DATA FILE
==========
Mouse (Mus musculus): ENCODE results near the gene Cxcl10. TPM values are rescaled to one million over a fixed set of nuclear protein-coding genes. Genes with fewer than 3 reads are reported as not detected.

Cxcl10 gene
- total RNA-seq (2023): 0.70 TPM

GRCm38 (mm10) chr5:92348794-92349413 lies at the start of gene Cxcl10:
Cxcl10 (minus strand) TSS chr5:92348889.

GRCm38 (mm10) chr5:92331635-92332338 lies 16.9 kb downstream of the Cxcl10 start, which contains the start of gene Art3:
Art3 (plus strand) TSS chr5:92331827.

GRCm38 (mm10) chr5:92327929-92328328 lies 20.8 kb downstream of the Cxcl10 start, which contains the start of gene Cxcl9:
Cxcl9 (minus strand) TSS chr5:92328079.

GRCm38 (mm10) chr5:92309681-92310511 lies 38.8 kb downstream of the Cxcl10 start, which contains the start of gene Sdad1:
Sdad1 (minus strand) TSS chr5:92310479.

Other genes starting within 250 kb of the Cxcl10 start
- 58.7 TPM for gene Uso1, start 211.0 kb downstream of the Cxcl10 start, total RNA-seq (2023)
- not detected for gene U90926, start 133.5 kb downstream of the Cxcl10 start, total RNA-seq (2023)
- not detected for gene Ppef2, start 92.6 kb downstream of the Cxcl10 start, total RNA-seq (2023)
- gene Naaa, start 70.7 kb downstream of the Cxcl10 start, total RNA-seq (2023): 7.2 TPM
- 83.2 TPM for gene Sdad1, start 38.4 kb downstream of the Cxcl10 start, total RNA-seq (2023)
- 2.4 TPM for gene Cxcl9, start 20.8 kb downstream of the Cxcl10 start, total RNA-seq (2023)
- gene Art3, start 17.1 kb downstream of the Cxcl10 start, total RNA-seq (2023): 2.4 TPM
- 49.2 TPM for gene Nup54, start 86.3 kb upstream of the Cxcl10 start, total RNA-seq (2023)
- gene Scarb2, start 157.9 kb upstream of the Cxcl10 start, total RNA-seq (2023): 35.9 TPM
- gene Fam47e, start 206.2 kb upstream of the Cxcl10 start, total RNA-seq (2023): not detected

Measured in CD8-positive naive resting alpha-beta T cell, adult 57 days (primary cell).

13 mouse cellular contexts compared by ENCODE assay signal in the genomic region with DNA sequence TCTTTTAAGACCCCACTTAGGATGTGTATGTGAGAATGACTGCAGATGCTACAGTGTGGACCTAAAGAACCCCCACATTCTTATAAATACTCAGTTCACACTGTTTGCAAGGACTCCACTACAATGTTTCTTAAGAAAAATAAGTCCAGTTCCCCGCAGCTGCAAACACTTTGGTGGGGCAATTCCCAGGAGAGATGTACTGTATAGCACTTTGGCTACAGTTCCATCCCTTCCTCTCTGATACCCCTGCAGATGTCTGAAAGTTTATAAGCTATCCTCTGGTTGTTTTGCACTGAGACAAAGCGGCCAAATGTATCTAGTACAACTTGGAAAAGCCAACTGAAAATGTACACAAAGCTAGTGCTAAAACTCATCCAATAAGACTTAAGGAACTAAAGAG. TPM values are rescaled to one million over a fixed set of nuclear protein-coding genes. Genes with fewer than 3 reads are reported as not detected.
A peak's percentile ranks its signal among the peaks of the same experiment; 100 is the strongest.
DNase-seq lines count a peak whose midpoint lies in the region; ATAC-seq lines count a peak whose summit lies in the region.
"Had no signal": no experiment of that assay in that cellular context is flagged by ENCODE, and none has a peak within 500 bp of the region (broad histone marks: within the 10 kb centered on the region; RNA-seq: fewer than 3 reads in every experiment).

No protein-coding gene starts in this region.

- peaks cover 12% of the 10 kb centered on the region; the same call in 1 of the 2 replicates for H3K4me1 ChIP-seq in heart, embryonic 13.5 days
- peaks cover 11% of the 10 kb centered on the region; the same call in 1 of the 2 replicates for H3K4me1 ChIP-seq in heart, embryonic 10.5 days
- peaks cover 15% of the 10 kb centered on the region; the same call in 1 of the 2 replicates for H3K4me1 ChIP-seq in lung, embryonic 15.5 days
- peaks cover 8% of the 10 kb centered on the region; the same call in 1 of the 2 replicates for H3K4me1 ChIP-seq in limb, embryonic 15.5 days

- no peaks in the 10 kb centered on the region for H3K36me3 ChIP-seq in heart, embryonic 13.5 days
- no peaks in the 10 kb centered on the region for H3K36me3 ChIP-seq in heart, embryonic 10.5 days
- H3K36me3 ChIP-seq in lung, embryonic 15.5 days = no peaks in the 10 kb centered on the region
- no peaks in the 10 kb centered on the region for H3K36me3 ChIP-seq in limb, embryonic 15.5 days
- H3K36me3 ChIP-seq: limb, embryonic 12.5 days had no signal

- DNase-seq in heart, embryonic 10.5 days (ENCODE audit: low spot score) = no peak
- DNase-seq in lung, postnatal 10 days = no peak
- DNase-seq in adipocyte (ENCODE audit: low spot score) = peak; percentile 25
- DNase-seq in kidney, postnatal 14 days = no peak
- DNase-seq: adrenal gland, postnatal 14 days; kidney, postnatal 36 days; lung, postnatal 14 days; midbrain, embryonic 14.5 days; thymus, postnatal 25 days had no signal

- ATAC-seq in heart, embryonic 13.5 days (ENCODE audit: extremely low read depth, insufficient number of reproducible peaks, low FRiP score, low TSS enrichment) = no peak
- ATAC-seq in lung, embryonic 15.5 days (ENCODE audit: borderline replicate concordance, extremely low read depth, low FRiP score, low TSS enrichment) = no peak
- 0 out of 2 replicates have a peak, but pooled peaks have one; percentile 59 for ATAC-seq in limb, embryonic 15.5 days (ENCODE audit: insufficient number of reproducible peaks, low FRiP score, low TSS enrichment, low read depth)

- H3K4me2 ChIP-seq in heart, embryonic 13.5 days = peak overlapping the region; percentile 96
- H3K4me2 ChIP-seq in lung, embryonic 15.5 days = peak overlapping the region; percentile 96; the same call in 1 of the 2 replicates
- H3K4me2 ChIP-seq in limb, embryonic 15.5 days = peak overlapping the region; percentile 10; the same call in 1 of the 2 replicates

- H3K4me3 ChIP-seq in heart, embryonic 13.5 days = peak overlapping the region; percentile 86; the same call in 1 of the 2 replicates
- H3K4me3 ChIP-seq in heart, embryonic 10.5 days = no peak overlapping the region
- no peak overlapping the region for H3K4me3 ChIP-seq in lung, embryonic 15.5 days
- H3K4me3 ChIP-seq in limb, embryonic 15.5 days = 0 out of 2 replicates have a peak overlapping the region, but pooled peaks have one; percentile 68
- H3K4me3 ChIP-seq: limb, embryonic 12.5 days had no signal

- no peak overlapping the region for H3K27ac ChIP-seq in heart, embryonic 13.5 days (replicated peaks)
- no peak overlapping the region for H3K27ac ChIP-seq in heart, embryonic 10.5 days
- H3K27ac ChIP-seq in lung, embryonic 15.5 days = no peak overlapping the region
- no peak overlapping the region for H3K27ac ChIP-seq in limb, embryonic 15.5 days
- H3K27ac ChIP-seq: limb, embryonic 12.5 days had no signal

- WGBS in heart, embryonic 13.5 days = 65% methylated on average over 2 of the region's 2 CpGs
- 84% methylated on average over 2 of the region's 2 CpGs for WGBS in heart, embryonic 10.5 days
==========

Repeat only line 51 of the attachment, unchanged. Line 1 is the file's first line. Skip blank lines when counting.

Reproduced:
- no peak overlapping the region for H3K4me3 ChIP-seq in lung, embryonic 15.5 days